behavior by investors across markets or sectors following Chang et al. (2000).
The purpose of the present study is to examine the herding behavior of
investors in the US nancial industry, especially commercial banks, savings and
loan institutions (S&L), investment and insurance rms during global nancial
crisis of 2008 following the methodology of Chang et al. (2000). The epicenter
of the 20072008 nancial crisis was the banks and other nancial institutions.
The crisis was triggered by the revelation of losses faced by major nancial
institutions from subprime mortgages. Later, subsequent losses due to
counterparty exposures resulted in systemic risk with collapse and near-failure
of major banks. Beltrattia and Stulz (2012) nd that the buy-and-hold dollar
return of larger banks worldwide was 51.84% with standard dev iation of
27.74% during the period of 20072008 crisis, which is extremely high. The
interconnectedness and the complexity of nancial structure and institutions
have contributed to such systemic failure. For example, although insurance
industry did not have direct exposure to the nancial crisis, American
International Group (AIG), the worlds largest insurance company, was on the
verge of collapse. The fact is that AIG was a complex nancial group, consisting
of 70 US-based insurance companies and another more than 170 other nancial
service companies. The complexity of such interconnections created through
credit default swaps and securities lending resulted in AIG to be an important
counterparty to other systemically important banks. The losses and systemic risk
during 20072008 reached to such an extent that Fed and Treasury had to come
up with the plan to rescue banks, and prevent disorderly winding of exposed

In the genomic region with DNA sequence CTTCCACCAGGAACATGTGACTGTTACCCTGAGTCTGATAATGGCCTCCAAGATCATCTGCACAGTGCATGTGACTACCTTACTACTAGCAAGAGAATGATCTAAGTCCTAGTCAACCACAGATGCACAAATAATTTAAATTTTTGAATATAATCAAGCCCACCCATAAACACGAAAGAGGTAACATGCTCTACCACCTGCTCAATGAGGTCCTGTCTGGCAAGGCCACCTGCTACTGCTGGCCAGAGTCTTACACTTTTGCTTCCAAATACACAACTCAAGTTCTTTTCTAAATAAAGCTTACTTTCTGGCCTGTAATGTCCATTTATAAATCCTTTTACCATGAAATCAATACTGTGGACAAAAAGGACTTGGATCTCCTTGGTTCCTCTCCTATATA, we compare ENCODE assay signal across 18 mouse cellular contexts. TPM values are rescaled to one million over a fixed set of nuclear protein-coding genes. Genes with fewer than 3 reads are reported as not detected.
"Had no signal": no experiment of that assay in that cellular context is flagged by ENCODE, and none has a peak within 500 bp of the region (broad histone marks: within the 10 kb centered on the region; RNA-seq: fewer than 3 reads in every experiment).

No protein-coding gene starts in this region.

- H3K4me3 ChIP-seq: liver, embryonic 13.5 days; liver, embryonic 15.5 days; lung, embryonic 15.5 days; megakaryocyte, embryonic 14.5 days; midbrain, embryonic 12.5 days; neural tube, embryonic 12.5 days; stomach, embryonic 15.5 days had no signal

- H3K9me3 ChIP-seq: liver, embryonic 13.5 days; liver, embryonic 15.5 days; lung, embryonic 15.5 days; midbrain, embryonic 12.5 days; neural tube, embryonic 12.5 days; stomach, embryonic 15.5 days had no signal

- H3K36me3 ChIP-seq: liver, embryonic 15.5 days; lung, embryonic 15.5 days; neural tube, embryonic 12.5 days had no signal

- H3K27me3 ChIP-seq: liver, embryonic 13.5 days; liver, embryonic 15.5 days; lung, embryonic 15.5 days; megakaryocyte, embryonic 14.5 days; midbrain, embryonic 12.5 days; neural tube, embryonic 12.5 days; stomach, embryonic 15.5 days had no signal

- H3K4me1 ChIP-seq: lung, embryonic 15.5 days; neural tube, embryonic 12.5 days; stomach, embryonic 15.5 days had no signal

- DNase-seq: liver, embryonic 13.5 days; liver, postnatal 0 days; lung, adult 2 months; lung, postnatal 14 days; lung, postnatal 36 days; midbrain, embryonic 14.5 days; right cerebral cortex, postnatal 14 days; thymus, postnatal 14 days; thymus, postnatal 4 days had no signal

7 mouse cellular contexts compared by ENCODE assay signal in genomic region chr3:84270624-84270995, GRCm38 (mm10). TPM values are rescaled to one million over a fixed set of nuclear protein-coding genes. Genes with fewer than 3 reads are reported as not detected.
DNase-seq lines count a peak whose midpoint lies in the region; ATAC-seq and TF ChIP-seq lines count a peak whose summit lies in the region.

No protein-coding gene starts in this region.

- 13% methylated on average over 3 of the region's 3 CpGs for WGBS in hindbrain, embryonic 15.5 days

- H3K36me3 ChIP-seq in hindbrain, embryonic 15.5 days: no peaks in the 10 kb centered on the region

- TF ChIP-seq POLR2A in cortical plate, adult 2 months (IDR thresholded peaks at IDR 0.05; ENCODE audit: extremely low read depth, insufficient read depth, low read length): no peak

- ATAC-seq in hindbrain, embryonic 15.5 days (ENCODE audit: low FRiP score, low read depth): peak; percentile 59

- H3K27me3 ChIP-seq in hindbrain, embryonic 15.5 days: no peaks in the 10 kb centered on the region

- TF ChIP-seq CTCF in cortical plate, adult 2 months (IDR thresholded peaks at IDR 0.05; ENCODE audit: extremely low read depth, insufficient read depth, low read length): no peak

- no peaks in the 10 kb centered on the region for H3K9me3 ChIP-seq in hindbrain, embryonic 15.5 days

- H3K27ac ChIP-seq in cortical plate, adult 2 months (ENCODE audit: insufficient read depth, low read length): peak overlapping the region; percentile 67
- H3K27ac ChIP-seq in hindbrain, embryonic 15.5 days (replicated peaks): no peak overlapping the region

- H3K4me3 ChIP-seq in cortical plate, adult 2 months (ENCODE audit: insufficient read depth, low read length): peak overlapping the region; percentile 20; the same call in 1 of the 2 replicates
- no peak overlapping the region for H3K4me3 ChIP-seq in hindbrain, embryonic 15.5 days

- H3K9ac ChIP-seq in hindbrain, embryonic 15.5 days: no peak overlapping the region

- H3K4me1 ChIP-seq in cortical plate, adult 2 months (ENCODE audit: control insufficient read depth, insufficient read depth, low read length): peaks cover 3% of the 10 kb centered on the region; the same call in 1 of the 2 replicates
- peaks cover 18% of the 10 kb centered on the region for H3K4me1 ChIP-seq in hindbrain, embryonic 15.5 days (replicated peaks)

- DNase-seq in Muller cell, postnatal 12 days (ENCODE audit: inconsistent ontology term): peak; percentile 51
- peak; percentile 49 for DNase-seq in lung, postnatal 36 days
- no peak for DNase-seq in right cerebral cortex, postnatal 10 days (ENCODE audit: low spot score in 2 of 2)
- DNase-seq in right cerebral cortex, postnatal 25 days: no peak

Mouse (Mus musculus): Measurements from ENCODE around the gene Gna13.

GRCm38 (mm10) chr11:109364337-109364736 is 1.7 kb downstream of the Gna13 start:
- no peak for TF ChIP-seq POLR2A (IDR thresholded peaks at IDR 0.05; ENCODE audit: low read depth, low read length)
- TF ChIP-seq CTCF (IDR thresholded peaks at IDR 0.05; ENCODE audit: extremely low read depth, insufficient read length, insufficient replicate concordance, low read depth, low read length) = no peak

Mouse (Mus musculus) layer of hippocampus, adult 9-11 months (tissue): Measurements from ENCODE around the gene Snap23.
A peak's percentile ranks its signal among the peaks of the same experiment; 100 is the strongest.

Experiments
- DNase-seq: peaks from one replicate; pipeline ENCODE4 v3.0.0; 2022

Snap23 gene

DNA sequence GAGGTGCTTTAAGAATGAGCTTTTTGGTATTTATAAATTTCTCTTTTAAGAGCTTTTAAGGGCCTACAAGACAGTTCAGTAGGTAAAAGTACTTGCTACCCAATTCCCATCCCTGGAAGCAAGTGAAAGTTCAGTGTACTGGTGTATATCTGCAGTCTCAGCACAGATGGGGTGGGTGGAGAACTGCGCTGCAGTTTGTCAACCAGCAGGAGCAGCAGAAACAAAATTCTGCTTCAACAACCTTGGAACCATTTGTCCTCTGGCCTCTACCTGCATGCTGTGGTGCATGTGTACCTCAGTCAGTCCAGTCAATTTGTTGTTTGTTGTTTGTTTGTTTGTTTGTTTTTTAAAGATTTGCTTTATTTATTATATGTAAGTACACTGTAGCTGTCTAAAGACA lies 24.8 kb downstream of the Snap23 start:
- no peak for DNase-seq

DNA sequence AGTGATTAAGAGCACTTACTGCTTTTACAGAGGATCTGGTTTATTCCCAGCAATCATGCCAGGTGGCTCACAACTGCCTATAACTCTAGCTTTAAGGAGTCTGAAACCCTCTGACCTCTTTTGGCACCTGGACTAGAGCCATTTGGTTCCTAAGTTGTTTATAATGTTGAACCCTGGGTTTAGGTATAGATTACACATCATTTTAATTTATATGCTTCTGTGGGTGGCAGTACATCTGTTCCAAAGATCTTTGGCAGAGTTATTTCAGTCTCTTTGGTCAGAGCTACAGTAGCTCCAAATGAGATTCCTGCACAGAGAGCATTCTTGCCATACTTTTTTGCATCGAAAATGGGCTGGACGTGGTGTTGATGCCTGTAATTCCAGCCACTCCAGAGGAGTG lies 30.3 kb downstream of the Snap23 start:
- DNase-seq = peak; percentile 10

nancial institutions.
Treasury established several programs under TARP to
stabilize banking institutions, restart credit markets, and avoid foreclosures.
1 More discussion is presented in literature review in section II.
2 A comprehensive nancial crisis timeline and policy actions have been documented by
Federal Reserve Bank of St Louis, and available online: https://www.stlouisfed.org/nancial-
3 Congress initially authorized $700 billion for TARP in October 2008, which was reduced to
$475 billion by the Dodd-Frank Wall Street Reform and Consumer ProtectionAct (Dodd-Frank
Act). Approximately $250 billion of that amount was committed in programs to stabilize
banking institutions, $27 billion was committed through programs to restart credit markets,
$70 billion was committed to stabilize American International Group (AIG), and Treasury
purchased $20 billion in preferred stock from two institutions, Citigroup Inc. and Bank of
America. Treasury also provided capital to 707 nancial institutions in 48 states, including
more than 450 small and community banks and 22 certied community developmentnancial
institutions (CDFIs). The largest investment was $25 billion and the smallestwas $301,000.
International Review of Finance
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International Review of Finance
60 © 2017 International Review of Finance Ltd. 2017
Given the extent and depth of the crisis, it is worthwhile to examine how
investors buying and selling nancial stocks behave in the market when nancial